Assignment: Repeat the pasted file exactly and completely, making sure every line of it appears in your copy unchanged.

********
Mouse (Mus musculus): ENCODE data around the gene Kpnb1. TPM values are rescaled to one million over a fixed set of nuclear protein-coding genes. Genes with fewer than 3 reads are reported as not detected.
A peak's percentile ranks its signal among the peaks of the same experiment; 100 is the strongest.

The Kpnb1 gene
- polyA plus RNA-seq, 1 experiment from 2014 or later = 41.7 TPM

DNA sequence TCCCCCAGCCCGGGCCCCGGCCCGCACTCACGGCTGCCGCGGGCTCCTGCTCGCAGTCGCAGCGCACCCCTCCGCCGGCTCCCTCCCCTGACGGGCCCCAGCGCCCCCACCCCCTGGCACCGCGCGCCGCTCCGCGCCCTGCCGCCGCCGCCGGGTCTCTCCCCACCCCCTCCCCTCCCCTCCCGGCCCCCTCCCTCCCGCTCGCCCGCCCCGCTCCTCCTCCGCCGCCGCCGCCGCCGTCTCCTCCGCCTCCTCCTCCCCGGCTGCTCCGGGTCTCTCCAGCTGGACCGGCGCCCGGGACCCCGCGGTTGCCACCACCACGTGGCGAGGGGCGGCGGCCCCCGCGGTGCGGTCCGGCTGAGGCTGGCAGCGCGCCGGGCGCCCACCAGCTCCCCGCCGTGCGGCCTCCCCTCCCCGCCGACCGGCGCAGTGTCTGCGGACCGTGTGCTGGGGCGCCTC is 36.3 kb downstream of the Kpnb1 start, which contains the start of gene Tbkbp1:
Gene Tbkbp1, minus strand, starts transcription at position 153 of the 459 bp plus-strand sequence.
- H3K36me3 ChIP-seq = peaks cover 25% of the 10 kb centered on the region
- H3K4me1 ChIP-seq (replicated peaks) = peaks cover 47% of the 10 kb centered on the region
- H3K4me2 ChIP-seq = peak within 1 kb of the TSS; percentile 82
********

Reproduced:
Mouse (Mus musculus): ENCODE data around the gene Kpnb1. TPM values are rescaled to one million over a fixed set of nuclear protein-coding genes. Genes with fewer than 3 reads are reported as not detected.
A peak's percentile ranks its signal among the peaks of the same experiment; 100 is the strongest.

The Kpnb1 gene
- polyA plus RNA-seq, 1 experiment from 2014 or later = 41.7 TPM

DNA sequence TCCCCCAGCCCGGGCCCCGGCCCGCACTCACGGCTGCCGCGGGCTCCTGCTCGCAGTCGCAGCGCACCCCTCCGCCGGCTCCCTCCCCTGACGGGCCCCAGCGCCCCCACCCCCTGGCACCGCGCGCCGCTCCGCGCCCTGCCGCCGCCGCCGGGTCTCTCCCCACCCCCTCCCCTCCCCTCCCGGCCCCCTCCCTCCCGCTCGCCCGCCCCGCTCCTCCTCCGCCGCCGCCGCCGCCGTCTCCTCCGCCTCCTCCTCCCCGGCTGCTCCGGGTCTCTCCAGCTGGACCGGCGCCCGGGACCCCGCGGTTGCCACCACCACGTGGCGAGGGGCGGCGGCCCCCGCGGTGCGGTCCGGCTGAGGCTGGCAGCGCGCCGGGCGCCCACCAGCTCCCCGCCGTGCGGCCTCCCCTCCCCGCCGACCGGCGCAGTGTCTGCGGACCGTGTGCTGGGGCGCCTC is 36.3 kb downstream of the Kpnb1 start, which contains the start of gene Tbkbp1:
Gene Tbkbp1, minus strand, starts transcription at position 153 of the 459 bp plus-strand sequence.
- H3K36me3 ChIP-seq = peaks cover 25% of the 10 kb centered on the region
- H3K4me1 ChIP-seq (replicated peaks) = peaks cover 47% of the 10 kb centered on the region
- H3K4me2 ChIP-seq = peak within 1 kb of the TSS; percentile 82